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MELTDOWN: Visualizing Climate Change premieres in the UK at the Horniman this winter

The Horniman hosts the UK premiere of MELTDOWN: Visualizing Climate Change by Project Pressure.

  • The Lewis Glacier, Mt Kenya, 1963 (A), The Lewis Glacier, Mt Kenya, 1963 (A), (c) Simon Norfolk / Courtesy of Project Pressure
    The Lewis Glacier, Mt Kenya, 1963 (A), (c) Simon Norfolk / Courtesy of Project Pressure

Unlike wildfires and flooding, glaciers are not part of the weather system and when looking at glacier mass loss over time, one can see the result of global heating. This makes glaciers key indicators of the climate crisis. Since 2008 the climate change charity Project Pressure has been commissioning world-renowned artists to conduct expeditions to document changes to the world’s vanishing glaciers, the consequences for billions of people, and efforts made to limit melting.

These works are bought together as MELTDOWN and can be seen on display at the Horniman from 23 November 2019 to 12 January 2020.

The exhibition emphasises the importance of glaciers in a scientific, illustrative and dramatic way. Works featured range in scale from the planetary level to microscopic biological impact, with artistic interpretations giving visitors unique insights into the world’s cryosphere, its fragile ecosystem and our changing global climate.

MELTDOWN features work from every relevant continent and leads the viewer on a journey in three chapters - The Importance of Glaciers, Current Issues and Meltdown Consequences. The show is created to inspire as well as activate visitors, and to incite real behavioural change.

The series of striking artworks includes artist Peter Funch’s use of vintage postcards as a model for his images of American glaciers to capture the effects of glacial recession; Norfolk + Thymann’s image of part of the Rhône glacier covered in geo-thermal cloth to limit melting; Richard Mosse’s photograph of the ice cave under the Vatnajökull glacier in Iceland; and Noémie Goudal’s large-scale photographic installation mirroring the shifting glacial landscape, printed on biodegradable paper.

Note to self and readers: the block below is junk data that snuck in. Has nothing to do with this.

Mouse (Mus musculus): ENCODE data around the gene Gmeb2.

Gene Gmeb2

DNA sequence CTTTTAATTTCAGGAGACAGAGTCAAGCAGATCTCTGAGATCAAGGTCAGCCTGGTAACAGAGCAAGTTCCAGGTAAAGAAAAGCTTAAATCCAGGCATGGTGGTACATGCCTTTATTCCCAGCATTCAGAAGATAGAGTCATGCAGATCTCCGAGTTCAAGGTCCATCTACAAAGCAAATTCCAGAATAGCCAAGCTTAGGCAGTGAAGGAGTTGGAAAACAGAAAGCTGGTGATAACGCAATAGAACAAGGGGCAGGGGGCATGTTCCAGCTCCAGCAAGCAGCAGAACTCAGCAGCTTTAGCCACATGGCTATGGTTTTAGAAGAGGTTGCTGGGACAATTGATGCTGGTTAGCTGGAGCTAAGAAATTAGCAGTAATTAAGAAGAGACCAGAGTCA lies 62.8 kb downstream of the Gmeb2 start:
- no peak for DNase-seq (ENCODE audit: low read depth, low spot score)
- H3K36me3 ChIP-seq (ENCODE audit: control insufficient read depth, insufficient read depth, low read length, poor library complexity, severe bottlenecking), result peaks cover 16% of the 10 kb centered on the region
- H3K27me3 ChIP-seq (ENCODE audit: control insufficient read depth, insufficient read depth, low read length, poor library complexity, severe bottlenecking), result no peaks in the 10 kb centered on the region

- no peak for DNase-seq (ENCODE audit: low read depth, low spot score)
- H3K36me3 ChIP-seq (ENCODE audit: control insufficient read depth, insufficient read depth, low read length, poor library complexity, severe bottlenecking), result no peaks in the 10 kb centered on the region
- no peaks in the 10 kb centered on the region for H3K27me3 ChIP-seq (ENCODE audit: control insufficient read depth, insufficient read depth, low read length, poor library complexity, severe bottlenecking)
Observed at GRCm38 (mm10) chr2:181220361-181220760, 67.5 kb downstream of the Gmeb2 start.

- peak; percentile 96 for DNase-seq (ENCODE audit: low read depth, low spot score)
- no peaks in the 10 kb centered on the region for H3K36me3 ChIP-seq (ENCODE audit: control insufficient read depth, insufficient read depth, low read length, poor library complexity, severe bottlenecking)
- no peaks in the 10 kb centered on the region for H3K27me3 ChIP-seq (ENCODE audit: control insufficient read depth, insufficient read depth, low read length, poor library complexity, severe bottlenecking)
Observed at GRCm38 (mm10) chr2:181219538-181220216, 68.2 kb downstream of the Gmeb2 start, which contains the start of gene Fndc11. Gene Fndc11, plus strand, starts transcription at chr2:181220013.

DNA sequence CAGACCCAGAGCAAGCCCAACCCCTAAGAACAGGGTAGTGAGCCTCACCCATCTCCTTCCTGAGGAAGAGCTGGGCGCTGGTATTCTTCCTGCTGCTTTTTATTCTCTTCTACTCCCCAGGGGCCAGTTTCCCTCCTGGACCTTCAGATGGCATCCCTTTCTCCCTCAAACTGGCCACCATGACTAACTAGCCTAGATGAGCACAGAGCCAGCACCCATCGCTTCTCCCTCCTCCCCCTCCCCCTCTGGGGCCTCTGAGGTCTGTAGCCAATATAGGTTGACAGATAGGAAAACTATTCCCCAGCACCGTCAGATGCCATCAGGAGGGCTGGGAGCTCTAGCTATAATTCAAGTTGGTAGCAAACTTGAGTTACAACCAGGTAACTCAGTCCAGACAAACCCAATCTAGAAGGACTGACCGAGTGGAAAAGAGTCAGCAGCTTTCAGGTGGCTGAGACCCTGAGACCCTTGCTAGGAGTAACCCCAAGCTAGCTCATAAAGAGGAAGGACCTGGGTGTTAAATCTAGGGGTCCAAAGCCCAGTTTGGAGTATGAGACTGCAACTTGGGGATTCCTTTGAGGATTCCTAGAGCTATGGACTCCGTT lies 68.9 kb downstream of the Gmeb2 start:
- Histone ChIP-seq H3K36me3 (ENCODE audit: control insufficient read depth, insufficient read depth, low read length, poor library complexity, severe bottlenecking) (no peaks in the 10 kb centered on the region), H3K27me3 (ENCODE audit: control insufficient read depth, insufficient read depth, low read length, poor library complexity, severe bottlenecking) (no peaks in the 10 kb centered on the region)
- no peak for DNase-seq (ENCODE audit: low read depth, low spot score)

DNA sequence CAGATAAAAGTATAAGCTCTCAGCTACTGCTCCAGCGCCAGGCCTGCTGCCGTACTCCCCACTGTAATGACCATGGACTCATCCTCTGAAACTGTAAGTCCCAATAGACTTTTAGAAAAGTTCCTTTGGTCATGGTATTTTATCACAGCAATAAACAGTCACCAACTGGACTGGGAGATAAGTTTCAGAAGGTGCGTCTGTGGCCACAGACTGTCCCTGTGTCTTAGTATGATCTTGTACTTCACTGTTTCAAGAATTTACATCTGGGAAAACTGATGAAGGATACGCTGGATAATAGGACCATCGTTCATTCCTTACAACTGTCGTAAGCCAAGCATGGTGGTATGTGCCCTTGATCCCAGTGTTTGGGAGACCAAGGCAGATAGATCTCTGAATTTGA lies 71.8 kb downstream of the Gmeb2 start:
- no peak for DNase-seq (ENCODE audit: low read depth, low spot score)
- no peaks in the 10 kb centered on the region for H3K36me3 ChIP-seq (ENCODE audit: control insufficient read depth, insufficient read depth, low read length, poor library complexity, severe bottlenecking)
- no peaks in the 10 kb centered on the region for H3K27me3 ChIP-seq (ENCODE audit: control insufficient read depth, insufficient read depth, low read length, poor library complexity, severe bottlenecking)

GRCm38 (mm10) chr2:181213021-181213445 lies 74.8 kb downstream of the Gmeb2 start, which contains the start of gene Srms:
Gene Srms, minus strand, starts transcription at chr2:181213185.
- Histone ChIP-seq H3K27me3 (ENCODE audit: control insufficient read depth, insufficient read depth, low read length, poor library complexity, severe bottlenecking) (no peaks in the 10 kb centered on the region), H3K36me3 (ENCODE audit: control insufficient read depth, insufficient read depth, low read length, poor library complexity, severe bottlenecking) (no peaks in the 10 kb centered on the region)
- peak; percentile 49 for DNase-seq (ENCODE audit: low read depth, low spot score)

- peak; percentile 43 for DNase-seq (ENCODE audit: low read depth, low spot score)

Nick Merriman, Chief Executive of the Horniman says:

We are honoured to host the UK premiere of this important exhibition. The Horniman has long been concerned with environmental issues and the impact of human activity on our world and in July 2019 we declared an ecological and climate emergency, pledging to place carbon reduction and environmental issues at the heart of our work.

As the only museum in London that combines the human and the natural world we are constantly looking to engage and inform our audiences about the environmental issues that affect us all. We hope that through this superb series of powerful and thought-provoking art works visitors will be reminded of the beauty and vulnerability of our planet and be empowered to take action to protect its future.

MELTDOWN forms part of a wider programme at the Horniman to increase sustainability, improve awareness of environmental issues and encourage everyone to reduce their environmental impact. Further information, including a Green Visitor guide, can be found at horniman.ac.uk

MELTDOWN can be seen at the Horniman from 23 November 2019 to 12 January 2020.

Entry to the Horniman and to see MELTDOWN is free.